By this point in your musical journey you’ve probably feasted upon and digested at least some of the Neurosis catalog—at least you should have. Thus, you’ve probably heard Steve Von Till‘s voice in some capacity—although unless you’ve listened to his solo albums, you may not have heard it in such a sparse, traditional setting. And even if you’re a fan of his solo work you probably haven’t heard anything this beautiful from him. And “beautiful” is about the only adjective worthy of describing his newest release, A Life Unto Itself—an album rife with equal parts intimacy, swagger and swoon.
A Life Unto Itself is a hauntingly addictive experience. Where Von Till’s previous solo releases lean toward a more European, Celtic folk style, A Life Unto Itself provides a genuinely American experience by interspersing elements of ambient country alongside traditional folk structures. That’s not to say that Von Till has completely abandoned the Celtic balladry—that’s still the backbone of his writing—but he’s stripped things down here, adding atmospheric touches with layered synthesizers, eerie strings, lap steels and electric guitars to make his songs truly come alive. To say his voice is raspy would be an understatement; it’s like a combination of Tom Waits and Kathleen Turner after a night of smoking and binge-drinking. Yet somehow, as the sun rises over all that debauchery, it’s gorgeous, similar to the beauty that emanates from so many once proud but now decaying American cities.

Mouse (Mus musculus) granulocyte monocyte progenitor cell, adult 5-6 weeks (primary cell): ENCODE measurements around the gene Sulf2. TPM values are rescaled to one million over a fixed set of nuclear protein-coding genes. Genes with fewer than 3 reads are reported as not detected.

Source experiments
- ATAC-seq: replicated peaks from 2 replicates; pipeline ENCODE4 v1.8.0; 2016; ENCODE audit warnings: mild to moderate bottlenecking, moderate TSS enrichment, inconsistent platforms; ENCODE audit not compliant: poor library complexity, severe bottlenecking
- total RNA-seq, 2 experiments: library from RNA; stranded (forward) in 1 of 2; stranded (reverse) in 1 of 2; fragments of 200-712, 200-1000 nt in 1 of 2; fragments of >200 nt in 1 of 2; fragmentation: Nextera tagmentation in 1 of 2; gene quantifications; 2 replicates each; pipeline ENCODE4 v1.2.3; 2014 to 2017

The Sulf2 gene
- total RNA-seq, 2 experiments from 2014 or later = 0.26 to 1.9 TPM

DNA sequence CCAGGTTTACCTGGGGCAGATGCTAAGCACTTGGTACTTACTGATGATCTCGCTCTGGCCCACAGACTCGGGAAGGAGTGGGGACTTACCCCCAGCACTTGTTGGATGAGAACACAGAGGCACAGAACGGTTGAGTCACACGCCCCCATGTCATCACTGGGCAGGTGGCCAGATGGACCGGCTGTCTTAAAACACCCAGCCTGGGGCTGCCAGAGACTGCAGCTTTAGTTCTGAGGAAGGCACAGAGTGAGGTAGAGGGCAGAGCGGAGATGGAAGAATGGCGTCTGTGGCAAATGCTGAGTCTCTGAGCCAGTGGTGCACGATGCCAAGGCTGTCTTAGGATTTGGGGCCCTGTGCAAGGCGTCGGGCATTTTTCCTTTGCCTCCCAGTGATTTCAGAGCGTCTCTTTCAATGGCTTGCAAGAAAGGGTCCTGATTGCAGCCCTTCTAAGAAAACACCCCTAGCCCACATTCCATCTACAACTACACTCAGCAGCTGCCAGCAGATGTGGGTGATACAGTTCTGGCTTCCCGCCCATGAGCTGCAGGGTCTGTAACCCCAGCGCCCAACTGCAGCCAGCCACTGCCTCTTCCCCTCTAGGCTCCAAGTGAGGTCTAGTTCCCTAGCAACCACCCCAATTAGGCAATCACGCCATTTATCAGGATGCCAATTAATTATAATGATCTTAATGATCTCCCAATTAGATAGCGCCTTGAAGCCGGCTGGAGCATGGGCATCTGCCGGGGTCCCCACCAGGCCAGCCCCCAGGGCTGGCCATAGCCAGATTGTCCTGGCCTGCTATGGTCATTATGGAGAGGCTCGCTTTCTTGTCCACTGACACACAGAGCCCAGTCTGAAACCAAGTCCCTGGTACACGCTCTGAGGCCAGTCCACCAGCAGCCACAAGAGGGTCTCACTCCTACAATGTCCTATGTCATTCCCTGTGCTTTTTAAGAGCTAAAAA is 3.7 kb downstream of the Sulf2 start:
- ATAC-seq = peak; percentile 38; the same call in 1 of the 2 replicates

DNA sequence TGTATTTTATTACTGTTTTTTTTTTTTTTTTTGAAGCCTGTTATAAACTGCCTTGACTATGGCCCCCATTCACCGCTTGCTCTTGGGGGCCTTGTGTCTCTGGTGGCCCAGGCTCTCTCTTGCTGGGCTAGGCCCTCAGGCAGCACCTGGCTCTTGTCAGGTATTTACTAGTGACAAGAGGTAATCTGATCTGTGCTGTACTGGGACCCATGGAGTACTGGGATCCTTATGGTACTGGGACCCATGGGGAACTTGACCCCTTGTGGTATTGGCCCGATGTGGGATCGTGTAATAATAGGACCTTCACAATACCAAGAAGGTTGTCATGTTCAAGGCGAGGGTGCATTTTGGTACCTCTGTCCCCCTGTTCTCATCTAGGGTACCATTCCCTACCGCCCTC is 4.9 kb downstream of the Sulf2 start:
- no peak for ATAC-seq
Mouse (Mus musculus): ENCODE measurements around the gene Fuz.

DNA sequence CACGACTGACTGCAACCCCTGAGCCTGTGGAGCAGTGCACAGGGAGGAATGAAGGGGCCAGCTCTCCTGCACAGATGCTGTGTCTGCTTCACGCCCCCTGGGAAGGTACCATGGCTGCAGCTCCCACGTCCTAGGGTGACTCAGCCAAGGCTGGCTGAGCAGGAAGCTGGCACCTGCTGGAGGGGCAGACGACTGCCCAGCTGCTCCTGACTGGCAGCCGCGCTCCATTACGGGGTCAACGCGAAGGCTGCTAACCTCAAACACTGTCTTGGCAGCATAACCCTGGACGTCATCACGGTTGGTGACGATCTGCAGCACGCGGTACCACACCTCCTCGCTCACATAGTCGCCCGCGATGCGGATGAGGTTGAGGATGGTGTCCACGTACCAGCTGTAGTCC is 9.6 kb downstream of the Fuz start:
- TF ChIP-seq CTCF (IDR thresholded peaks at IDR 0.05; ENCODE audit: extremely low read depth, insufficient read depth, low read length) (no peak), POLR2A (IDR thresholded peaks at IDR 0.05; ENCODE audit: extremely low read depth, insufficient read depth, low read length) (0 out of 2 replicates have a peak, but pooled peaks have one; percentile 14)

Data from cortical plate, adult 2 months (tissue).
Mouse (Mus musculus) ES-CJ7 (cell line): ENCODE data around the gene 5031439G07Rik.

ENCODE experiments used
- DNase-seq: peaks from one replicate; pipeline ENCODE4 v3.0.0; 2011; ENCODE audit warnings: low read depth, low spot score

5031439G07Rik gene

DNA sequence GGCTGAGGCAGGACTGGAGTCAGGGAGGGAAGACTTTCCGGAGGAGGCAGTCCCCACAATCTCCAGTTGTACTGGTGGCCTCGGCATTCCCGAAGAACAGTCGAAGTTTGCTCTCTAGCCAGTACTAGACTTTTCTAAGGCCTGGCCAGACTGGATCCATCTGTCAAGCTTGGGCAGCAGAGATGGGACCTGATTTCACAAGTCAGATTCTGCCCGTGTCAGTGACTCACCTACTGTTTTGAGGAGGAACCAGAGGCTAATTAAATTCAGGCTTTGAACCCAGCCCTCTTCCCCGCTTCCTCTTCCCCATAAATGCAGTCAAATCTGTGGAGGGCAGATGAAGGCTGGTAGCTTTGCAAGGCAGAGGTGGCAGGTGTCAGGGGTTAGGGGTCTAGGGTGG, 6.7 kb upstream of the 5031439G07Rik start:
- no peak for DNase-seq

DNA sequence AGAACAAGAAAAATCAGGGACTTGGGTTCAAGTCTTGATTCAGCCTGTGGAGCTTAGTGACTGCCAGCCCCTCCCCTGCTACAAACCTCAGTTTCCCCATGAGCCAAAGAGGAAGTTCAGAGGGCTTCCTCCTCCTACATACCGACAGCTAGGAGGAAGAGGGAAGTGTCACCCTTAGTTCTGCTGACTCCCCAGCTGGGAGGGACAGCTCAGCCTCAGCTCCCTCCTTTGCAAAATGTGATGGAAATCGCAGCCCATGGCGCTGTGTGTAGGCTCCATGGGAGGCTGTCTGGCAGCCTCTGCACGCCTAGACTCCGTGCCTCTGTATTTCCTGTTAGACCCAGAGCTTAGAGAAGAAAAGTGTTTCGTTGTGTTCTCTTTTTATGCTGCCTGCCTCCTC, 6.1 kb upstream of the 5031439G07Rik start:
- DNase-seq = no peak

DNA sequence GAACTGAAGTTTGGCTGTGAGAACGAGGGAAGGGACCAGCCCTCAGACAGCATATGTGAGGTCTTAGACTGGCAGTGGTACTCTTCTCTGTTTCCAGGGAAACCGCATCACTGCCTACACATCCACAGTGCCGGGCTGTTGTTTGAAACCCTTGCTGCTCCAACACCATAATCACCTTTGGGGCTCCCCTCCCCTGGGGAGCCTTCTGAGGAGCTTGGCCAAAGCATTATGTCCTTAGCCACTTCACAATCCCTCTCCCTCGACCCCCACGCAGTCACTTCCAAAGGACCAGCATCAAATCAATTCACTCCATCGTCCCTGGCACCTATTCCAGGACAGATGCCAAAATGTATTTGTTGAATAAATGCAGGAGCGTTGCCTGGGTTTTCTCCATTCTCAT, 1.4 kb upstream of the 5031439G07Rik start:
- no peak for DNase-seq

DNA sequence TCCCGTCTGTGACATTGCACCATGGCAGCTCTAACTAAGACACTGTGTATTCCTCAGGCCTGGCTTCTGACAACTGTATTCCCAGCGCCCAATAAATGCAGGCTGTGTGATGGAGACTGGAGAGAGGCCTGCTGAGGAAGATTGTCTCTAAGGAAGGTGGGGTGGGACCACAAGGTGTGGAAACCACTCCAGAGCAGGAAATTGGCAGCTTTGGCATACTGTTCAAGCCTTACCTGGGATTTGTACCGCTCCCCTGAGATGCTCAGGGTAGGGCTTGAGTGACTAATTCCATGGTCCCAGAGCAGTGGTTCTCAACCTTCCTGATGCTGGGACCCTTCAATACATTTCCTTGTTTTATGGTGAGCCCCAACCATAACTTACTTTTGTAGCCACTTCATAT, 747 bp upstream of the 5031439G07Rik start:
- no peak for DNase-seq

Whether you’re listening to the eerily psychedelic droning “Night of the Moon,” the sparse, romantic “Birch Bark Box” or the life-altering beauty of the title-track, you’re certain to be emotionally invested in the music flowing forth from the watery springs of Von Till’s fluid songwriting. It’s that subtlety that allows him to craft his score to so perfectly compliment his captivating voice. Thankfully for the listener, it seems he knows the power and strength of his voice and manipulates it perfectly for each moment, effortlessly pouring out lyrics detailing his burial plans and his need to be remembered by his family after he is gone. The album is cohesive, brilliantly experimental and extremely focused. But even without paying attention to the tiny details, it feels very much alive—evolving with each and every listen. It ends up feeling uniquely personal, as if Von Till crafted it specifically with you in mind.
And frankly, that’s how great music should feel. This piece of Americana rides on some ethereal plane between Manifest Destiny and the crazy pace of our modern societies. It’s a tremendous album in both its simplicity and its quietness, but that in no way makes it unnavigable for modern times or fast-paced folks. It’s as easy to absorb while drinking your morning coffee as it is during those lonely, late-night, self-pitying drinking sessions. So listen to it, hold it and cherish it.